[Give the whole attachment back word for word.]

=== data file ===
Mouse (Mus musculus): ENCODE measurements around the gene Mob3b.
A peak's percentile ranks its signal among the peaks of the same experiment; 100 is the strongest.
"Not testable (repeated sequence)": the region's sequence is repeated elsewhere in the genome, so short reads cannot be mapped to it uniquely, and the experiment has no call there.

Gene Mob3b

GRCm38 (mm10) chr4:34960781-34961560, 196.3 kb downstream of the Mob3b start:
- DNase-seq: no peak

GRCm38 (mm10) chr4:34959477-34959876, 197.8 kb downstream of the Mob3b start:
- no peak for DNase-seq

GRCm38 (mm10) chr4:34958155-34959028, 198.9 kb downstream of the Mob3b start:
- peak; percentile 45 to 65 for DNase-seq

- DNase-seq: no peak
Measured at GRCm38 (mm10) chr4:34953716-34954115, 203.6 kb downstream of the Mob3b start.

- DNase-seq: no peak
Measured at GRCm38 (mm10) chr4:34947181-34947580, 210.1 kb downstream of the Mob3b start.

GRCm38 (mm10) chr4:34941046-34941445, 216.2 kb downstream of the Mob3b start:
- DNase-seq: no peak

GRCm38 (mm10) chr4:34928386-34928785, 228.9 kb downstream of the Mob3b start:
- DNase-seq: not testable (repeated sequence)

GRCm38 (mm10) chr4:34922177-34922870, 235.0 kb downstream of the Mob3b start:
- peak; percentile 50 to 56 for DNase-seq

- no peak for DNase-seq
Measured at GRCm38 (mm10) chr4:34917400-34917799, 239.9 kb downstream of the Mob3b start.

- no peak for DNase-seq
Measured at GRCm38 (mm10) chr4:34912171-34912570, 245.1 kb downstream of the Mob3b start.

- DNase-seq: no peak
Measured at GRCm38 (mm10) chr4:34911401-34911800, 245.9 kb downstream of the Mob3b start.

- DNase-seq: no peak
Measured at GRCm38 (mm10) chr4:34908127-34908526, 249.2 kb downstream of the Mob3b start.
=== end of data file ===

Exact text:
Mouse (Mus musculus): ENCODE measurements around the gene Mob3b.
A peak's percentile ranks its signal among the peaks of the same experiment; 100 is the strongest.
"Not testable (repeated sequence)": the region's sequence is repeated elsewhere in the genome, so short reads cannot be mapped to it uniquely, and the experiment has no call there.

Gene Mob3b

GRCm38 (mm10) chr4:34960781-34961560, 196.3 kb downstream of the Mob3b start:
- DNase-seq: no peak

GRCm38 (mm10) chr4:34959477-34959876, 197.8 kb downstream of the Mob3b start:
- no peak for DNase-seq

GRCm38 (mm10) chr4:34958155-34959028, 198.9 kb downstream of the Mob3b start:
- peak; percentile 45 to 65 for DNase-seq

- DNase-seq: no peak
Measured at GRCm38 (mm10) chr4:34953716-34954115, 203.6 kb downstream of the Mob3b start.

- DNase-seq: no peak
Measured at GRCm38 (mm10) chr4:34947181-34947580, 210.1 kb downstream of the Mob3b start.

GRCm38 (mm10) chr4:34941046-34941445, 216.2 kb downstream of the Mob3b start:
- DNase-seq: no peak

GRCm38 (mm10) chr4:34928386-34928785, 228.9 kb downstream of the Mob3b start:
- DNase-seq: not testable (repeated sequence)

GRCm38 (mm10) chr4:34922177-34922870, 235.0 kb downstream of the Mob3b start:
- peak; percentile 50 to 56 for DNase-seq

- no peak for DNase-seq
Measured at GRCm38 (mm10) chr4:34917400-34917799, 239.9 kb downstream of the Mob3b start.

- no peak for DNase-seq
Measured at GRCm38 (mm10) chr4:34912171-34912570, 245.1 kb downstream of the Mob3b start.

- DNase-seq: no peak
Measured at GRCm38 (mm10) chr4:34911401-34911800, 245.9 kb downstream of the Mob3b start.

- DNase-seq: no peak
Measured at GRCm38 (mm10) chr4:34908127-34908526, 249.2 kb downstream of the Mob3b start.